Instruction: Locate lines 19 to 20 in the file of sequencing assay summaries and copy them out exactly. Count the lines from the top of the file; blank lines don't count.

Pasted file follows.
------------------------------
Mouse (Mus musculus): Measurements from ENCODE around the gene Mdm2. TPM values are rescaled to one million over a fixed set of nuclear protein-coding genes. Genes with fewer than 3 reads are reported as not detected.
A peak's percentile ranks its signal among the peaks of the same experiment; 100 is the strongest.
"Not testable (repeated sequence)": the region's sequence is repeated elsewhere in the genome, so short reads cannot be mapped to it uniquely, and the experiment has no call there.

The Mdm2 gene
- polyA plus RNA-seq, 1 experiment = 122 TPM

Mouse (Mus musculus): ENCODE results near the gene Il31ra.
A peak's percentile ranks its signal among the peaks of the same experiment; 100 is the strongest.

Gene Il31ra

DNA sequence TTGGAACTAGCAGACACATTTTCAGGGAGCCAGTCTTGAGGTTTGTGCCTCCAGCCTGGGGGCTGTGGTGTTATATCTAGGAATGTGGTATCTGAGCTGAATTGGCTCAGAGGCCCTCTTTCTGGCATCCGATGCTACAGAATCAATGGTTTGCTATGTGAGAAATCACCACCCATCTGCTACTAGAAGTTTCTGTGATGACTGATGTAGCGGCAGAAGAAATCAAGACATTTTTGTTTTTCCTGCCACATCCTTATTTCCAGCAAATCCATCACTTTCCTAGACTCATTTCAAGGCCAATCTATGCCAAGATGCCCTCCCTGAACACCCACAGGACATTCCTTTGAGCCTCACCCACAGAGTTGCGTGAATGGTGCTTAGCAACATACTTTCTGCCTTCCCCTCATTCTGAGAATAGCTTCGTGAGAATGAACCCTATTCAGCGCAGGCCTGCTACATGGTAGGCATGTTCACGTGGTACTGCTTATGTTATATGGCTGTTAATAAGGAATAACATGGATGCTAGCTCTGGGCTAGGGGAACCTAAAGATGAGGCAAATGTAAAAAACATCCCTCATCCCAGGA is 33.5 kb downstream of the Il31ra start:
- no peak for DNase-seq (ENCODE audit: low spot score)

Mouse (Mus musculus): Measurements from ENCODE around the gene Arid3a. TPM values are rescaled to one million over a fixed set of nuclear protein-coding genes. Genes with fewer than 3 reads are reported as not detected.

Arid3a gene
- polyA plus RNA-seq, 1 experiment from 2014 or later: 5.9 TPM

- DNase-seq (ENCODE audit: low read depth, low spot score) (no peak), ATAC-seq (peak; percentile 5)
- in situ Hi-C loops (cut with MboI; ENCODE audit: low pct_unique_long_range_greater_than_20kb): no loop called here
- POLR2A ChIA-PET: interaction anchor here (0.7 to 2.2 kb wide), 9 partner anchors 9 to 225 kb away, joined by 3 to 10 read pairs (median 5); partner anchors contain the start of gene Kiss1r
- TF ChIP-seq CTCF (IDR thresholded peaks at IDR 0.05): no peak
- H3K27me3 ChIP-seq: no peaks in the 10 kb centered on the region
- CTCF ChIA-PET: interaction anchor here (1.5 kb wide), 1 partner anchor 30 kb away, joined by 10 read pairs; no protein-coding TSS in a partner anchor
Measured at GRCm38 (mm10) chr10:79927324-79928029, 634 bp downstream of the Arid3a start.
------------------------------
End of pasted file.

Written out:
- CTCF ChIA-PET: interaction anchor here (1.5 kb wide), 1 partner anchor 30 kb away, joined by 10 read pairs; no protein-coding TSS in a partner anchor
Measured at GRCm38 (mm10) chr10:79927324-79928029, 634 bp downstream of the Arid3a start.